Israeli scientists reveal faces of ancient human relatives, the Denisovans
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Israeli scientists reveal faces of ancient human relatives, the Denisovans

Researchers at the Hebrew University of Jerusalem helped paint picture of species which walked the earth with Neanderthals

3-D reconstruction of a female Denisovans. Credit: Maayan Harel
3-D reconstruction of a female Denisovans. Credit: Maayan Harel

Israeli scientists have been able to show the facial and skeletal structure of an extinct and little-known group of humans, despite an almost complete lack of bones.

Researchers at the Hebrew University of Jerusalem worked with peers at Stanford University in the US to offer new insights into Denisovans, who walked the earth with Neanderthals and modern humans’ ancestors until around 50,000 years ago.

Archaeologists only discovered the Denisovans in 2008, and only three teeth and the bone of a Denisovan’s small finger had been found by the time the team used genetic analysis to work out what this human group looked like.

Shortly after submitting their scientific paper, which followed three years studying the chemical changes in Denisovan DNA, a chance discovery showed they were right.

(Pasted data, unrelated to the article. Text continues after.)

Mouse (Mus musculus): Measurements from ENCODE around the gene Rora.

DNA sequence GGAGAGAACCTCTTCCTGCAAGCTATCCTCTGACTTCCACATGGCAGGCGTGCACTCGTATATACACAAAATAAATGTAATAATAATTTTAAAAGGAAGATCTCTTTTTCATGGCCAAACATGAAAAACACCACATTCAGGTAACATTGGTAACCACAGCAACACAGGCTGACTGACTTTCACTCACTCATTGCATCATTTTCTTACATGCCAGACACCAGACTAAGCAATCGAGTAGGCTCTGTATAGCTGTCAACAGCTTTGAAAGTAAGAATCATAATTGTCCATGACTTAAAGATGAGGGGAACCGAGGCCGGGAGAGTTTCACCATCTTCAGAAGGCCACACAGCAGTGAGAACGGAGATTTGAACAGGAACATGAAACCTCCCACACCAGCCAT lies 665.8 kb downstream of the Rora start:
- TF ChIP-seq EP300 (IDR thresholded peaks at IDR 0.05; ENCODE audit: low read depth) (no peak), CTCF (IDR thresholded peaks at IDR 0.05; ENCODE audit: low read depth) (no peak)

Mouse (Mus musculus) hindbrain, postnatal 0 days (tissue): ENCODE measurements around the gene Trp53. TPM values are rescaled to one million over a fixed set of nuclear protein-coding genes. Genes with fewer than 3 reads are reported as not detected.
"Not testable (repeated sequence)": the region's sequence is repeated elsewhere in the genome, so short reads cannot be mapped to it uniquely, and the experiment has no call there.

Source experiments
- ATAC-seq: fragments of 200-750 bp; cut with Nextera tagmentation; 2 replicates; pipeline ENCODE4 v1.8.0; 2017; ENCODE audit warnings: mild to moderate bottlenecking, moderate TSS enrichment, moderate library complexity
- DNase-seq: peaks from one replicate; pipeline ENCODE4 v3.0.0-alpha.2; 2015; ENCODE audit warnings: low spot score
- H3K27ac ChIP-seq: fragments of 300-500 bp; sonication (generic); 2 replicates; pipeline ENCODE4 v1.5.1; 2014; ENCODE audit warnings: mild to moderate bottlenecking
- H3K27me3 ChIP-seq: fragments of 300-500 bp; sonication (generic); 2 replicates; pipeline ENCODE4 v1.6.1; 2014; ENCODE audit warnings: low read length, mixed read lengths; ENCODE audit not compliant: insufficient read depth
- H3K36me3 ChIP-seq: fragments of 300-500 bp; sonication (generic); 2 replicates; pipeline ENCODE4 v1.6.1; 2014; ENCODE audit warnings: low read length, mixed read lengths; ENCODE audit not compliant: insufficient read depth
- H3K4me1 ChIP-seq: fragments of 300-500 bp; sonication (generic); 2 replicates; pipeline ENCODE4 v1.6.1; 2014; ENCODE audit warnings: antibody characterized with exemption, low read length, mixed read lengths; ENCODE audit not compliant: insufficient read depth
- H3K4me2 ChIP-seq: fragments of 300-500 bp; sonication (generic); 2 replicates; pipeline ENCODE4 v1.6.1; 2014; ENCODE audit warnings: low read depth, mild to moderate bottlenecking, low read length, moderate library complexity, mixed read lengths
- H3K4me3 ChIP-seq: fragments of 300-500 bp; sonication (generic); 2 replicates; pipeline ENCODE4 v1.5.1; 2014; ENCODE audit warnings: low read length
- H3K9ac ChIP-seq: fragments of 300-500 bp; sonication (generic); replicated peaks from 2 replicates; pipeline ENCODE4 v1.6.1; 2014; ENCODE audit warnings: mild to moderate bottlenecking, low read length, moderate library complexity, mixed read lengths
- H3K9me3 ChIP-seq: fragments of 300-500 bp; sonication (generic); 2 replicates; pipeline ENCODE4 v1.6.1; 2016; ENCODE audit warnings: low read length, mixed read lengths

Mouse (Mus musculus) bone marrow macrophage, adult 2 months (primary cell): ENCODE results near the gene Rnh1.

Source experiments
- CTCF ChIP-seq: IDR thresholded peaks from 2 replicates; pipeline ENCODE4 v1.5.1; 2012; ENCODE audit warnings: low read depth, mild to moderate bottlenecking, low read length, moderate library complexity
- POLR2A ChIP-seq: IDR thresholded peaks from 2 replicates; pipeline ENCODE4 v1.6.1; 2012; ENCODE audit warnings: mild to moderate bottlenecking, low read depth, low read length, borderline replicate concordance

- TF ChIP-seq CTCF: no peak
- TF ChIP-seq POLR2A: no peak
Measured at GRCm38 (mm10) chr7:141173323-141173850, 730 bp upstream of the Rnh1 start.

“One of the most exciting moments happened a few weeks after we sent our paper to peer-review,” said Professor Liran Carmel. “Scientists discovered a Denisovan jawbone! We compared it to our predictions and found it matched perfectly. Without even planning on it, we received independent confirmation of our ability to reconstruct whole anatomical profiles using DNA extracted from a single fingertip.”

Denisovans teen sketh (Credit: Maayan Harel)

Little is known about the Denisovans, who lived in Siberia and East Asia, but it is thought that their DNA helps today’s Tibetans live at high altitude. Studies have shown that around 6 percent of present-day Aboriginal Australians and Melanesians carry Denisovan DNA.

The Israeli-US team identified 56 Denisovan anatomical features in which Denisovans differ from modern humans and/or Neanderthals, 34 of them in the skull, and posted their findings in the journal Cell.

To get the results, the team mapped and compared the tiny chemical changes in genes in Denisovans, Neanderthals and chimpanzees. Then they worked out what those differences might mean for anatomical features, based on what is known about human disorders in which those same genes lose their function.

Thanks to their pain-staking genetic detective work, researchers now know that Denisovans had much wider skulls than modern humans, with a sloping forehead, long face, large dental arches, no chin and a large pelvis.

Scientists now hope that the discovery will help them understand more about the Denisovan lifestyle and how they survived the extreme cold of Siberia.

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